Fiddler on the Roof has touched audiences around the world with its humor, warmth and honesty.
by Mike Woody
‘A Taste of Broadway,’ is a slogan used by La Comedia, but perhaps ‘A Main Course of Broadway’ would be more fitting, at least for the current production of Fiddler on the Roof. The Broadway caliber cast serves a full course meal of exquisite vocals, spirited dance, and all-around superb performances. A beloved classic, Fiddler on the Roof does not disappoint and pulls at the strings of your heart.
A man who lives by the good book, or at least his interpretation of it, Tevye, struggles to maintain religious and cultural traditions within his family as outside influences encroach upon them. Tradition was of high value in Russia in 1905, so much so that there’s an opening song about it. The singing of ‘Tradition,’ sets the stage, literally, for the level of musical excellence throughout the show.
The role of Tevye, is played by Robert Weidle, an understudy, but like the good books says, ‘When opportunity knocks, answer it.’ Weidle certainly answered, with a nearly flawless performance. He embodies the mannerisms of fatigue that a hard working farmer and a father of five daughters would possess. From delivering witty one-liners to tearfully refuting his daughter, every stage of emotion is right in tune. The character is also responsible for some major songs, including ‘If I Were A Rich Man,’ and his vocals have more fortune than his pockets.
Based on the first scene it appeared as if the loveable Denise Cox, best known as Vivian in the Church Basement Ladies, was going to steal the show as Yente. She truly is a perfect match for the role of the meddling matchmaker. It wasn’t long though until the ensemble cast reveals their talents. Among the standouts are Ellen Jenders as the oldest daughter Tzeitel who has designs on marrying a poor tailor, Motel (Levi Squier). Of course in any relationship with Motel, there are going to be some reservations! Special credit is also given to my favorite minister, no matter the denomination he serves, Chris Kramer as the Rabbi. And Rachael Fry plays all the right strings as the Fiddler, or the violinist, depending on where you are from.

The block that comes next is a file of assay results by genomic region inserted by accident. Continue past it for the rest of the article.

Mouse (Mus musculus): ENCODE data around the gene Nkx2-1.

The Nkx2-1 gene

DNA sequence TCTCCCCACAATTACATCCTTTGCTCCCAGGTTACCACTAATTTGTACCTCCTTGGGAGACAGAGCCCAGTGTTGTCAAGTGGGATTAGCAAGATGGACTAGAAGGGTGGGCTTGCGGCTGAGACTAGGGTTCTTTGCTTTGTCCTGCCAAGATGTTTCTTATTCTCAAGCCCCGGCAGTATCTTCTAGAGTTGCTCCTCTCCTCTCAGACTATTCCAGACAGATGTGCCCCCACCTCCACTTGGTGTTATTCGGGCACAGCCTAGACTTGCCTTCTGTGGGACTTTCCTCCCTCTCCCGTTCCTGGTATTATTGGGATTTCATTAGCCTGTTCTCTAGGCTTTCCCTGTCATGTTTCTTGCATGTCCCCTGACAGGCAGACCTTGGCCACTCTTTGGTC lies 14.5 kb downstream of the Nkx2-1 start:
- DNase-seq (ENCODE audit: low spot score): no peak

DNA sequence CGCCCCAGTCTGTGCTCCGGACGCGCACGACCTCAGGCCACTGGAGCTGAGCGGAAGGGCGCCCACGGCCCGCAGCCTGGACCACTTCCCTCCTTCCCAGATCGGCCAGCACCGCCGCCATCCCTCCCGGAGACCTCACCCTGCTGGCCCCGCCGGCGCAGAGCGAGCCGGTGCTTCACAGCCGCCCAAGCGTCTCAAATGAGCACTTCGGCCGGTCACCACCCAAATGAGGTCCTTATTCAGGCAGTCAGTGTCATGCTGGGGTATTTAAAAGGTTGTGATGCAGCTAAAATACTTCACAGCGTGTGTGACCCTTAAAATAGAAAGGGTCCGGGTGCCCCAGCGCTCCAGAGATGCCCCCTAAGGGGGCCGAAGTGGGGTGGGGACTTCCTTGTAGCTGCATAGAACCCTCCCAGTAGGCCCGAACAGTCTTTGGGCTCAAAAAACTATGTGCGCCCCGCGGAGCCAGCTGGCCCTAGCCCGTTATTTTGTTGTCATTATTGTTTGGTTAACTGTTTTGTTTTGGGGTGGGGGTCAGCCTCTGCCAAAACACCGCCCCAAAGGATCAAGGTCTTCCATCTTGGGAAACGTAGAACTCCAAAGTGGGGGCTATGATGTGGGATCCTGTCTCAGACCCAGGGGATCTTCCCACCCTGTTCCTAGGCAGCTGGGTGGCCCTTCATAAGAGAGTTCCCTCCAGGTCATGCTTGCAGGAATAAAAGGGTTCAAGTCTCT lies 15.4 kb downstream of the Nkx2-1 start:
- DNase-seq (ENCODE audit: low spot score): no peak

Some highlights include the celebration in the tavern for the supposed engagement between Tzeitel and Lazor Wolf (such interesting names), as the choreography for the men’s routine, with bottles and all, is a sight to behold. I began to feel a little inebriated just by the energy from it, or maybe it was the drink especially themed for the show. Another stand-out scene was the wedding, particularly for the beautiful rendition of ‘Sunrise, Sunset,’ which connects straight to the heart. If you usually cry at weddings, be sure to bring some tissues.
With a mix of laughter and drama, it’s no wonder why Fiddler on the Roof has been entertaining audiences for over fifty years. Whether you have seen it a time or two before or being introduced to it for the first time, La Comedia’s presentation will not disappoint. As the good book says, ‘What you waiting on? Don’t miss it.’ Fiddler on the Roof continues through May 1.
Mike Woody is a life long resident of Dayton, and has a passion for writing, which is good because he doesn't excel at much of anything else, except eating.
Dayton Local publishes events in the Greater Dayton region. If you have an event to promote, click here!